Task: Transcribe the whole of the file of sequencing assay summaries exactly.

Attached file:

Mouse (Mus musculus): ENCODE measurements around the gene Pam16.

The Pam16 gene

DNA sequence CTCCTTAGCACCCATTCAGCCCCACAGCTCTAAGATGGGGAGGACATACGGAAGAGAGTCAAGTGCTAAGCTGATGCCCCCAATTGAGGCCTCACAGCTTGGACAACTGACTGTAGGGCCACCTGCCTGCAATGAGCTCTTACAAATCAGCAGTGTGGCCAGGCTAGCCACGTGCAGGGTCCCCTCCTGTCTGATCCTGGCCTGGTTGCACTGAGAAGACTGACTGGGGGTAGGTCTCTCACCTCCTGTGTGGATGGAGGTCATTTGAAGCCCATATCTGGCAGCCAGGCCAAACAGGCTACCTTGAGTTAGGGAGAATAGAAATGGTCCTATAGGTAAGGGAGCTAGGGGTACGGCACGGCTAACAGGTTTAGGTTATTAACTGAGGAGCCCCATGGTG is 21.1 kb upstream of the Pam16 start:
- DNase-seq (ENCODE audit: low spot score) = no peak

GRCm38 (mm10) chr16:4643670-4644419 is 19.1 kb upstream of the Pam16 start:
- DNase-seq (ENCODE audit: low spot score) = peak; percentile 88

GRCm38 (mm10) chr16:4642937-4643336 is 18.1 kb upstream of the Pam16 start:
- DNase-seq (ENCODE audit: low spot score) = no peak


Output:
Mouse (Mus musculus): ENCODE measurements around the gene Pam16.

The Pam16 gene

DNA sequence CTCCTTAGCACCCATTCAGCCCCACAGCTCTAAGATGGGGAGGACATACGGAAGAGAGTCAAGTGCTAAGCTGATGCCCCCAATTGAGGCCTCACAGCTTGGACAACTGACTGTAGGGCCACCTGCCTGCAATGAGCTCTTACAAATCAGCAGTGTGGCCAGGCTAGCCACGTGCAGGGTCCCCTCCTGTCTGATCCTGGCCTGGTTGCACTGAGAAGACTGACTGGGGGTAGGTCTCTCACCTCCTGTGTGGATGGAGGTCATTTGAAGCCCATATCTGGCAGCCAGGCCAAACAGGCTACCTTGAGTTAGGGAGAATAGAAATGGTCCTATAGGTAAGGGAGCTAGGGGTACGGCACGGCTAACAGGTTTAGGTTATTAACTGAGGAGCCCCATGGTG is 21.1 kb upstream of the Pam16 start:
- DNase-seq (ENCODE audit: low spot score) = no peak

GRCm38 (mm10) chr16:4643670-4644419 is 19.1 kb upstream of the Pam16 start:
- DNase-seq (ENCODE audit: low spot score) = peak; percentile 88

GRCm38 (mm10) chr16:4642937-4643336 is 18.1 kb upstream of the Pam16 start:
- DNase-seq (ENCODE audit: low spot score) = no peak